8 Lessons on Living from Paul Kalanithi’s Book on Dying
Paul Kalanithi, a 37 year old Stanford neurosurgeon, passed away last year from his battle from lung cancer, which is rare to develop at such a young age, especially in a non-smoker. Prior to his death, he penned a transformational book, When Breath Becomes Air, to share his courageous journey from neurosurgeon in training to cancer patient trying to come to terms with his own mortality.
His breath-taking and courageous book is filled with hope and his search for meaning. In the final months before his death, Dr. Kalanithi leaves us a gift, When Breath Becomes Air, to remind us how to live.
Here are 8 life lessons from his book, When Breath Becomes Air:
1) When it feels like your path in life is fire-bombed, you have to learn to work around it.
Being diagnosed with Stage IV lung cancer at the age of 36 was a life shattering event but Dr. Kalanithi still found a way to move forward despite the diagnosis. He continued to work and pursue his calling in neurosurgery until he no longer could. He continued to spend time with his wife and loved ones. He also had a child with his wife, Lucy, during this period in his life and wrote a book to help us each deal with our own mortality.
2) Figure out what’s important to you.
Dr. Kalanithi could only do so much with his limited time to live. Although he knew his prognosis wasn’t good, he didn’t know how much time he had left.
When he didn’t know what career he should be pursuing, his doctor couldn’t tell him what to do. “I can only say that you can get back to surgery if you want, but you have to figure out what’s most important to you,” she suggests. Much of this book is Dr. Kalanithi’s realization of what was important to him in life and pursuing that in his remaining days.
He cared about practicing medicine and writing so he spent the remainder of his life practicing medicine until he physically couldn’t. He spent his free time writing about his journey. His stunning essay in the New York Times reasonated with many and inspired him to write this book.
While you may not be on your deathbed and have the luxury of life and time, Dr. Kalanithi will inspire you to get clear on what’s important to you, find out what your values are and live your life according to what makes life worth living to you.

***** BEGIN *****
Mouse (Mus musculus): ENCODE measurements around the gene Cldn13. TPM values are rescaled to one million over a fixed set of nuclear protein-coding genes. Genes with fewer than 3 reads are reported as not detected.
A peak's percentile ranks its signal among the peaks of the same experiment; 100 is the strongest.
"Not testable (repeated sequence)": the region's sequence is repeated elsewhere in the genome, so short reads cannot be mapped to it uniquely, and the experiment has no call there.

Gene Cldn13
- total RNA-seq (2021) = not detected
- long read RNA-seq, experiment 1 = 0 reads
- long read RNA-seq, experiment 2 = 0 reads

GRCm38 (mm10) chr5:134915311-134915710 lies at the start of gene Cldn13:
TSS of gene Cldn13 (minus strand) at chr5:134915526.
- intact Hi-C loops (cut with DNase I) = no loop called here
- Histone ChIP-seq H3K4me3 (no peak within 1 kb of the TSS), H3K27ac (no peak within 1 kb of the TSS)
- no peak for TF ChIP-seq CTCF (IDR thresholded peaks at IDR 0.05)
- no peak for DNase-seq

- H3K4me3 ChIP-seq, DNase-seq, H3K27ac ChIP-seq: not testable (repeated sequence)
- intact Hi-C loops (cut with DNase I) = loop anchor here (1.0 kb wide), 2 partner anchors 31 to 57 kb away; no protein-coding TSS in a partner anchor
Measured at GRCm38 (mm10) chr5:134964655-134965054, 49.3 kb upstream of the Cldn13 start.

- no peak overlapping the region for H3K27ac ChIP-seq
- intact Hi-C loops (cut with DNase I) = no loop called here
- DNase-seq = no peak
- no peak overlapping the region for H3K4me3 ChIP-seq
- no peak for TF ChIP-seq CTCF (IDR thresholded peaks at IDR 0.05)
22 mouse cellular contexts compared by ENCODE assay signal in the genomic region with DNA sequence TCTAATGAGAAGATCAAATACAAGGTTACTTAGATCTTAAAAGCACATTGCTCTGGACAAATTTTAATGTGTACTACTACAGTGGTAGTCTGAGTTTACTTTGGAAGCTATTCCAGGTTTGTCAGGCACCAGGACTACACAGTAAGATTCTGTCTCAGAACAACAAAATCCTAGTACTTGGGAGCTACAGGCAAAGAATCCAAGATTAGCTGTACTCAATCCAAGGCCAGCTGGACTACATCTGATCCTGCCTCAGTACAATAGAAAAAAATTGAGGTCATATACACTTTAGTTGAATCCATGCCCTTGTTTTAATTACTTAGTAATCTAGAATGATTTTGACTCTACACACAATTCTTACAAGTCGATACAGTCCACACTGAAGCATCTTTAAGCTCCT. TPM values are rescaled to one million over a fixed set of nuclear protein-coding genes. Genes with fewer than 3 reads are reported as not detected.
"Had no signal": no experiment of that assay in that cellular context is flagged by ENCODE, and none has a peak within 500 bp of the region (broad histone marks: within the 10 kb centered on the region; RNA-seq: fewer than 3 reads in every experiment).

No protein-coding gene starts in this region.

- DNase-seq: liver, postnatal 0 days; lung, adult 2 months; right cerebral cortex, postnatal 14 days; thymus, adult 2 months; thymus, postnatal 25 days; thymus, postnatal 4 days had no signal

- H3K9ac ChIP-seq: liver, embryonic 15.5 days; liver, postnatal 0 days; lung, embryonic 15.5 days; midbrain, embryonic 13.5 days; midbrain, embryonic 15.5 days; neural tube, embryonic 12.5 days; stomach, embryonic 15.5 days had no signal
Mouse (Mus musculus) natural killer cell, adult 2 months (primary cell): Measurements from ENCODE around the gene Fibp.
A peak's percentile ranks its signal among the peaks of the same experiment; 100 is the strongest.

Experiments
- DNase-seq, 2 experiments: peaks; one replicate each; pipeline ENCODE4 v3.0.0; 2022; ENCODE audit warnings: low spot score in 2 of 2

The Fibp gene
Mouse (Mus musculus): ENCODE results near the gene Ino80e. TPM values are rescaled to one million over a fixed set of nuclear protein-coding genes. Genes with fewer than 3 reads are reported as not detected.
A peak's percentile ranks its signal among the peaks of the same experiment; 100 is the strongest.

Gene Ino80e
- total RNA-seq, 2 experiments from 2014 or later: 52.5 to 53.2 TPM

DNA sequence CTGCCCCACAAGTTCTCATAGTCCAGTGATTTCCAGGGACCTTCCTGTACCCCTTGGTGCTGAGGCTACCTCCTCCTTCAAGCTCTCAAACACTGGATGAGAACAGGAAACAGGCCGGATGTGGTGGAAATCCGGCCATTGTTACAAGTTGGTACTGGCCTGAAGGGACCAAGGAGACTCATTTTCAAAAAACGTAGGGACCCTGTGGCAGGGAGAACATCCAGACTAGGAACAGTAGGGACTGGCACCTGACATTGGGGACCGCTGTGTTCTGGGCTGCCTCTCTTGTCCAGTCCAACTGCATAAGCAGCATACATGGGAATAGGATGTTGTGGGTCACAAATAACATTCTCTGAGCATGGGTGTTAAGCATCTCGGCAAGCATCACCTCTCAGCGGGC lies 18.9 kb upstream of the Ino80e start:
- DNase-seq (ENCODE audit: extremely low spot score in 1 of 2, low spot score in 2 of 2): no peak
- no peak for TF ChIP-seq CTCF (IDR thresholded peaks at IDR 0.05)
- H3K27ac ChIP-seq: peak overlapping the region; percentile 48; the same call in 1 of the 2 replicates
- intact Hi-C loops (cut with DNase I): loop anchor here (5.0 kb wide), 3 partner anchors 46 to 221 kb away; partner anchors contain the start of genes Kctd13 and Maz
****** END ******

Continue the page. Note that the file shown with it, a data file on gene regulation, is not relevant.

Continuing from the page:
3) Life isn’t about avoiding suffering.
Dr. Kalanithi and his wife, Lucy, considered having a child after his diagnosis. They discussed how a newborn could be a distraction from the time that they had together and that saying goodbye to a child would make his death more painful.
Despite the impending pain of goodbyes, the couple pursued their dream of having a child as they realized that life was not about avoiding suffering. The easiest death wasn’t necessarily the best, he reasoned.
“We decided to have a child. We would carry on living, instead of dying,” he wrote.
4) “I can’t go on. I’ll go on.”
It was literature which inspired and helped Dr. Kalanithi come back to life during the remaining time of his life. When his future seemed uncertain and when death obscured his every action, he thought that he couldn’t go on.
It was Samuel Beckett’s words that he learned to lean on during these difficult times: I’ll go on.
“I got out of bed and took a step forward, repeating the phrase over and over: “I can’t go on. I’ll go on.”
5) Live your life, even when facing death.
Even after his diagnosis, Dr. Kalanithi returned to the operating room as a neurosurgeon. Why? “Because I could. Because that’s who I was. Because I would have to learn to live in a different way, seeing death as an imposing itinerant visitor but knowing that even I’m dying, until I actually die, I am still living.”
Life can be more difficult and different, but knowing that death is impending, doesn’t mean you have to stop living your life. You can make the most out of your life with the time you have.
6) Pursue your calling.
Neurosurgery was a tough and demanding field. It would have been physically demanding on his body yet Dr. Kalanithi returned to the operating room. Although some discouraged him from returning to this taxing work and spending time with his family, he returned to practice.
“I was making the decision to do this work because this work, to me, was a sacred thing.”
You too have many choices in your day-to-day life. Instead of opting for easy, do what you were put here to do. Pursue your calling and pursue what you find sacred in life.
7) Tomorrow would be a better day.
When he did return to neurosurgery, Dr. Kalanithi found his work to be physically challenging. On the first day back, he felt lightness and faint so stepped away from the surgery to lie down.
He left for the day, throwing his dirty scrubs in the laundry, and put on his regular street clothes.
“On the way out, I grabbed a stack of clean scrubs. Tomorrow, I told myself, would be a better day.”
And, with each passing day with surgery, it was. He remembered his old techniques and returned to a full schedule of operations within just a few weeks.
8) Look for the (capital T) Truth but know that the task is impossible.
In the remaining months of life, Dr. Kalanithi explored religion, God and his search for the Truth. He realized that the scientific method he had relied upon in his career were the product of human hands, “and thus cannot reach some permanent truth.”
Science can explain matter and energy but, “it also makes scientific knowledge inapplicable to the existential, visceral nature of human life, which is unique and subjective and unpredictable.”
As he struggled with these bigger questions in life, he concluded that while the search is worthwhile and necessary, the task in finding Truth is impossible. He concludes that each of us can only see a part of the picture.
“Human knowledge is never contained in one person. It grows from the relationships we create between each other and the world, and still it is never complete,” he writes.